The Unseen Republican No

Posted by | August 2, 2010 17:47 | Filed under: Top Stories

by Stuart Shapiro

Ian Millhiser at Center for American Progress points out a disturbing trend which hasn’t gotten much press (h/t Joan M):

Judicial confirmations slowed to a trickle on the day President Barack Obama took office. Filibusters, anonymous holds, and other obstructionary tactics have become the rule. Uncontroversial nominees wait months for a floor vote, and even district court nominees—low-ranking judges whose confirmations have never been controversial in the past—are routinely filibustered into oblivion. Nominations grind to a halt in many cases even after the Senate Judiciary Committee has unanimously endorsed a nominee.

The overall trend is not as bad as the chart above indicates (approval rates rise as the president’s term progresses), but Obama’s approval rate is still shockingly low.  And as the Republicans will surely pick up seats in November, it is not likely to improve considerably.  The Party of No has found new ways of saying ‘no’.  It’s the only thing they are good at and it is even further evidence for the need for Democrats to make the Republicans filibuster rather than get away with simply voting against cloture.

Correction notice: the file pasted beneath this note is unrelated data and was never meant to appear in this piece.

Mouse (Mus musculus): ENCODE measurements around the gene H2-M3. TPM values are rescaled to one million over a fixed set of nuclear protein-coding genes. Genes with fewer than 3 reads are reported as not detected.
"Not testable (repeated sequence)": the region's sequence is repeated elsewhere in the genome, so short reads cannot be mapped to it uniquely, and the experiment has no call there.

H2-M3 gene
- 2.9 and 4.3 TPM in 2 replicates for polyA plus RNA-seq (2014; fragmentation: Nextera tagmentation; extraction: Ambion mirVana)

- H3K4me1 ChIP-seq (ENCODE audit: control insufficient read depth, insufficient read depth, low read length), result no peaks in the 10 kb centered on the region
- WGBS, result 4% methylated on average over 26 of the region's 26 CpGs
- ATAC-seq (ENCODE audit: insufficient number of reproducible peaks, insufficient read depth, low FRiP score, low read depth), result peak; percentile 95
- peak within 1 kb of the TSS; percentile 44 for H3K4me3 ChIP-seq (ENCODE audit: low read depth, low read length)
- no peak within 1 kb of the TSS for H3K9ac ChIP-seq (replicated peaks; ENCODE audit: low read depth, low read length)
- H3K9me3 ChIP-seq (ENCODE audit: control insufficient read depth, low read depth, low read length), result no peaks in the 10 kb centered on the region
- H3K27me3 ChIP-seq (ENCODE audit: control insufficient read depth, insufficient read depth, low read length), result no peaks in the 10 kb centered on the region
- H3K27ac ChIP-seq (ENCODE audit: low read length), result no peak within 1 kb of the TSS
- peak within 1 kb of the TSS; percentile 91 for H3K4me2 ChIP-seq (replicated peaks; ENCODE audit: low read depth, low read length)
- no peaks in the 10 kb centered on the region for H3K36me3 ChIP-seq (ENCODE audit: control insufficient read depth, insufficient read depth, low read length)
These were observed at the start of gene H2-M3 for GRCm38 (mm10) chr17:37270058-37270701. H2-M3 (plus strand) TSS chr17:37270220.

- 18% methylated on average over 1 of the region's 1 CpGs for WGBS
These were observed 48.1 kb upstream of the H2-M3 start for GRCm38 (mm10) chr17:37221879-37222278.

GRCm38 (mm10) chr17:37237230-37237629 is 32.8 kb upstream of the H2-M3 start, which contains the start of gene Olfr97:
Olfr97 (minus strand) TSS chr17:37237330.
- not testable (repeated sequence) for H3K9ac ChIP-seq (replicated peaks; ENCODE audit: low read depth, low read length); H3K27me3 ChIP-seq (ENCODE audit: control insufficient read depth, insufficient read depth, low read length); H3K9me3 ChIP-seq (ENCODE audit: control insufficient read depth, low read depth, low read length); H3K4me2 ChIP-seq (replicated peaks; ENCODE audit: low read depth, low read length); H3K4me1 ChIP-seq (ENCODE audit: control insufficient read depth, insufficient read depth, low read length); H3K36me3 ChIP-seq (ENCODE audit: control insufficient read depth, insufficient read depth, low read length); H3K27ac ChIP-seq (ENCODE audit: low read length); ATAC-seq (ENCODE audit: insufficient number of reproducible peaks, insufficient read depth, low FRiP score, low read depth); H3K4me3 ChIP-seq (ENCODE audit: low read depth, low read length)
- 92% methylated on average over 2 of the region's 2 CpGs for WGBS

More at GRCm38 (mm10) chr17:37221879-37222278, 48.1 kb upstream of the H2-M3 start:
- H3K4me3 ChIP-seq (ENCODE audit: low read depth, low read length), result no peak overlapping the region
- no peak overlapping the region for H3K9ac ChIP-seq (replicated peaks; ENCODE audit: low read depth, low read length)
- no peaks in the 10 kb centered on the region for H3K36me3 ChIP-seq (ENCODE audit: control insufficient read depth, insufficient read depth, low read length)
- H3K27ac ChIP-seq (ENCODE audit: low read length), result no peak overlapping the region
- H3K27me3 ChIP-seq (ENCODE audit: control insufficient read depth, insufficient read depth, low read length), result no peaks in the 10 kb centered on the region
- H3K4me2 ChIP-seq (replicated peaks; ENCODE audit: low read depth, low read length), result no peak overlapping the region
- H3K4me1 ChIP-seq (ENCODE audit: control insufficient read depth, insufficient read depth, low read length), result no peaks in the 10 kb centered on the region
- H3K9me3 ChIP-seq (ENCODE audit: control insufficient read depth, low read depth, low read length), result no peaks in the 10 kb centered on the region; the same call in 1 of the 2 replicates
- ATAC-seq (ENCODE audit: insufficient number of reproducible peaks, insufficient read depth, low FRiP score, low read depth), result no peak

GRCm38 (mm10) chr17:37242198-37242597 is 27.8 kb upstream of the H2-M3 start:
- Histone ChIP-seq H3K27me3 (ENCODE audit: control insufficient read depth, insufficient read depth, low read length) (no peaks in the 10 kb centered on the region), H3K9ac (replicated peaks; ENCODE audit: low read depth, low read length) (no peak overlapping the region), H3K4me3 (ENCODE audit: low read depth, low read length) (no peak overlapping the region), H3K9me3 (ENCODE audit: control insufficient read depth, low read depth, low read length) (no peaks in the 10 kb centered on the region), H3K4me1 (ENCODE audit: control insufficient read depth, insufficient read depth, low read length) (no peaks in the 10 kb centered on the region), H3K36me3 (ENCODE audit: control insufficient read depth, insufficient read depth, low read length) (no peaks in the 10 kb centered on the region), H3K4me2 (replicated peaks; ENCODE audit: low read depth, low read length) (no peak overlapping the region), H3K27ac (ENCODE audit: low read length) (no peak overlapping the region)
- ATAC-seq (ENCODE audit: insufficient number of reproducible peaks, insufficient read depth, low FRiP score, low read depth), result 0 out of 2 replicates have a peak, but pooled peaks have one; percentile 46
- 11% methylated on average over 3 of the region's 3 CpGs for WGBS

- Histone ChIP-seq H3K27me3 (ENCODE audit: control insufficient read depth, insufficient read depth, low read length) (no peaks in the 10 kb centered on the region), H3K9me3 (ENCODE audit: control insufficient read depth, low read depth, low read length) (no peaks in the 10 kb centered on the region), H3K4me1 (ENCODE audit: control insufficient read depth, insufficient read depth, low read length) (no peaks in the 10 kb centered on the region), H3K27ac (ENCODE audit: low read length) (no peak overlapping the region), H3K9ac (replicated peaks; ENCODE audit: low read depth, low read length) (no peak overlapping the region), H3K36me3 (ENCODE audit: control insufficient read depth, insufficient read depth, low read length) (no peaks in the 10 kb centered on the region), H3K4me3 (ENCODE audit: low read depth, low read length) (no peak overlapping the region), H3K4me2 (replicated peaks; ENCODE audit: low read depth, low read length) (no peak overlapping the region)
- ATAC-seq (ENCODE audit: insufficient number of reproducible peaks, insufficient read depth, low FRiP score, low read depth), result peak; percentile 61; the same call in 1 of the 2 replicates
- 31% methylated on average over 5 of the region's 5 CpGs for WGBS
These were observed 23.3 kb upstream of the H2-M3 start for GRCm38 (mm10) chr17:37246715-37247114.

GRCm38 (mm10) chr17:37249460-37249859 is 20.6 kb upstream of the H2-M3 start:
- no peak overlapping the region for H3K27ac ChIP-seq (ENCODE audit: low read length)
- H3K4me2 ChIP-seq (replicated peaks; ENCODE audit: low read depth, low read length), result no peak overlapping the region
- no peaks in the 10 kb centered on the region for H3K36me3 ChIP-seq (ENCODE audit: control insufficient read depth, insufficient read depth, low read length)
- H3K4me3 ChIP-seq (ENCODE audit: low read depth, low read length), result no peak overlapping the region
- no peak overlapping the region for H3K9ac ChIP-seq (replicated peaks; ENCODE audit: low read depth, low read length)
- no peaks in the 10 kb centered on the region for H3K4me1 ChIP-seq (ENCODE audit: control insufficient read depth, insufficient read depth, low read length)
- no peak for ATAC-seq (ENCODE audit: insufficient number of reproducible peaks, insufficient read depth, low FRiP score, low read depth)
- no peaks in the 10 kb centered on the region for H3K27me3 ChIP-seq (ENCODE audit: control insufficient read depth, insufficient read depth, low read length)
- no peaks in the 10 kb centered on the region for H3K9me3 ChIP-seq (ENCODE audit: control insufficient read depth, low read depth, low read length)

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Copyright 2010 Liberaland
By: Stuart Shapiro

Stuart is a professor and the Director of the Public Policy
program at the Bloustein School of Planning and Public Policy at Rutgers
University. He teaches economics and cost-benefit analysis and studies
regulation in the United States at both the federal and state levels.
Prior to coming to Rutgers, Stuart worked for five years at the Office
of Management and Budget in Washington under Presidents Clinton and
George W. Bush.

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